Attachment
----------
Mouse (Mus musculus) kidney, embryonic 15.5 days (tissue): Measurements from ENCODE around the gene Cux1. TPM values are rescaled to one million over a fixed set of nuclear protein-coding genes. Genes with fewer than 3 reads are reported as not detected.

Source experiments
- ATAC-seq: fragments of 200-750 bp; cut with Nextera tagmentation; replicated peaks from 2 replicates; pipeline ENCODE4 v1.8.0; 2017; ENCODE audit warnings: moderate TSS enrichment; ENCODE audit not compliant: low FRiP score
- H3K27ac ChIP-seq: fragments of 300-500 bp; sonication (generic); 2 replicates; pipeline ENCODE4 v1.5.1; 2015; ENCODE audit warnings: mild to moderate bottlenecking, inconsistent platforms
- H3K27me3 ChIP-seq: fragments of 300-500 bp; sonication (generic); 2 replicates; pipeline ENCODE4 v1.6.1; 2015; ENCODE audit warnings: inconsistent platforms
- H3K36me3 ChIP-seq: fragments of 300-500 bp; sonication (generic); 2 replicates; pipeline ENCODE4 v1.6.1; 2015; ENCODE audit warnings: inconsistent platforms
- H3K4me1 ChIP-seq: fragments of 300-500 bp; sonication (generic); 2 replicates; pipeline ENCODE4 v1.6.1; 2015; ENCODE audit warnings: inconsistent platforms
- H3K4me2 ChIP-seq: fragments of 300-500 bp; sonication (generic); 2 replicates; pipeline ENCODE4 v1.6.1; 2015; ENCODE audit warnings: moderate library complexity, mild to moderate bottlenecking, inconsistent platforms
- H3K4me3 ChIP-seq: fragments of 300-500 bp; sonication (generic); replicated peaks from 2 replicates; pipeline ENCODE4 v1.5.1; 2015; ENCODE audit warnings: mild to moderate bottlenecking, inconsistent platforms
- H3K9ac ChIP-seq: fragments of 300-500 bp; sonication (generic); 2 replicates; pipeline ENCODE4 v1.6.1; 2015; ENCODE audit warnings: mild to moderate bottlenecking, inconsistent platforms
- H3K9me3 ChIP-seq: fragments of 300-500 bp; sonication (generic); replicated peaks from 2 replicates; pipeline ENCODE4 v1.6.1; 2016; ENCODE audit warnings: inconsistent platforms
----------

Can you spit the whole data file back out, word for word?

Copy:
Mouse (Mus musculus) kidney, embryonic 15.5 days (tissue): Measurements from ENCODE around the gene Cux1. TPM values are rescaled to one million over a fixed set of nuclear protein-coding genes. Genes with fewer than 3 reads are reported as not detected.

Source experiments
- ATAC-seq: fragments of 200-750 bp; cut with Nextera tagmentation; replicated peaks from 2 replicates; pipeline ENCODE4 v1.8.0; 2017; ENCODE audit warnings: moderate TSS enrichment; ENCODE audit not compliant: low FRiP score
- H3K27ac ChIP-seq: fragments of 300-500 bp; sonication (generic); 2 replicates; pipeline ENCODE4 v1.5.1; 2015; ENCODE audit warnings: mild to moderate bottlenecking, inconsistent platforms
- H3K27me3 ChIP-seq: fragments of 300-500 bp; sonication (generic); 2 replicates; pipeline ENCODE4 v1.6.1; 2015; ENCODE audit warnings: inconsistent platforms
- H3K36me3 ChIP-seq: fragments of 300-500 bp; sonication (generic); 2 replicates; pipeline ENCODE4 v1.6.1; 2015; ENCODE audit warnings: inconsistent platforms
- H3K4me1 ChIP-seq: fragments of 300-500 bp; sonication (generic); 2 replicates; pipeline ENCODE4 v1.6.1; 2015; ENCODE audit warnings: inconsistent platforms
- H3K4me2 ChIP-seq: fragments of 300-500 bp; sonication (generic); 2 replicates; pipeline ENCODE4 v1.6.1; 2015; ENCODE audit warnings: moderate library complexity, mild to moderate bottlenecking, inconsistent platforms
- H3K4me3 ChIP-seq: fragments of 300-500 bp; sonication (generic); replicated peaks from 2 replicates; pipeline ENCODE4 v1.5.1; 2015; ENCODE audit warnings: mild to moderate bottlenecking, inconsistent platforms
- H3K9ac ChIP-seq: fragments of 300-500 bp; sonication (generic); 2 replicates; pipeline ENCODE4 v1.6.1; 2015; ENCODE audit warnings: mild to moderate bottlenecking, inconsistent platforms
- H3K9me3 ChIP-seq: fragments of 300-500 bp; sonication (generic); replicated peaks from 2 replicates; pipeline ENCODE4 v1.6.1; 2016; ENCODE audit warnings: inconsistent platforms